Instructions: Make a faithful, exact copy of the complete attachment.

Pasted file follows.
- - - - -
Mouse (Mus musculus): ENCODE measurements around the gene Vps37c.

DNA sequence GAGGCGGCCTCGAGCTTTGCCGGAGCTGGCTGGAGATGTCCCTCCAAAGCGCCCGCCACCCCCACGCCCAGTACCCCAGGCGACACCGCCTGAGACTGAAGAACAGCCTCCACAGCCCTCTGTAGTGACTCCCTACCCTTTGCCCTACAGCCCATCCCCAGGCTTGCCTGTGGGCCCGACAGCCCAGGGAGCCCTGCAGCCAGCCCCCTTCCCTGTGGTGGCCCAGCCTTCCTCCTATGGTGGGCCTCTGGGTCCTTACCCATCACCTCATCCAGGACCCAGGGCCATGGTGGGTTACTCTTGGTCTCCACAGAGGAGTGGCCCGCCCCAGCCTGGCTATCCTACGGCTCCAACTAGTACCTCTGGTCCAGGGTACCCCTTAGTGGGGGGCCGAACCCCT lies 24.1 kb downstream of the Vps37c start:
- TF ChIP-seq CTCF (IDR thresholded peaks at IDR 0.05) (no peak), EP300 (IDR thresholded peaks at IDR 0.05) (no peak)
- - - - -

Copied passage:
Mouse (Mus musculus): ENCODE measurements around the gene Vps37c.

DNA sequence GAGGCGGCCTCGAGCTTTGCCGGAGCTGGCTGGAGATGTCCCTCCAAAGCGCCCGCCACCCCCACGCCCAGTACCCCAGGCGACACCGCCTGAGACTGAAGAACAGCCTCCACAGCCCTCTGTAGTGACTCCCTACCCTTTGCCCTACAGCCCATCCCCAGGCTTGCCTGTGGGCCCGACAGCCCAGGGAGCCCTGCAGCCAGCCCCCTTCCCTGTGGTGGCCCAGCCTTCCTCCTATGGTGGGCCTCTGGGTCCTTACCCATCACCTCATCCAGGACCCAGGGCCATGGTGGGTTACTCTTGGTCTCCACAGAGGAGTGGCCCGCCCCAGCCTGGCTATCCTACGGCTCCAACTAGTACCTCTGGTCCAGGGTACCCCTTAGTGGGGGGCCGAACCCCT lies 24.1 kb downstream of the Vps37c start:
- TF ChIP-seq CTCF (IDR thresholded peaks at IDR 0.05) (no peak), EP300 (IDR thresholded peaks at IDR 0.05) (no peak)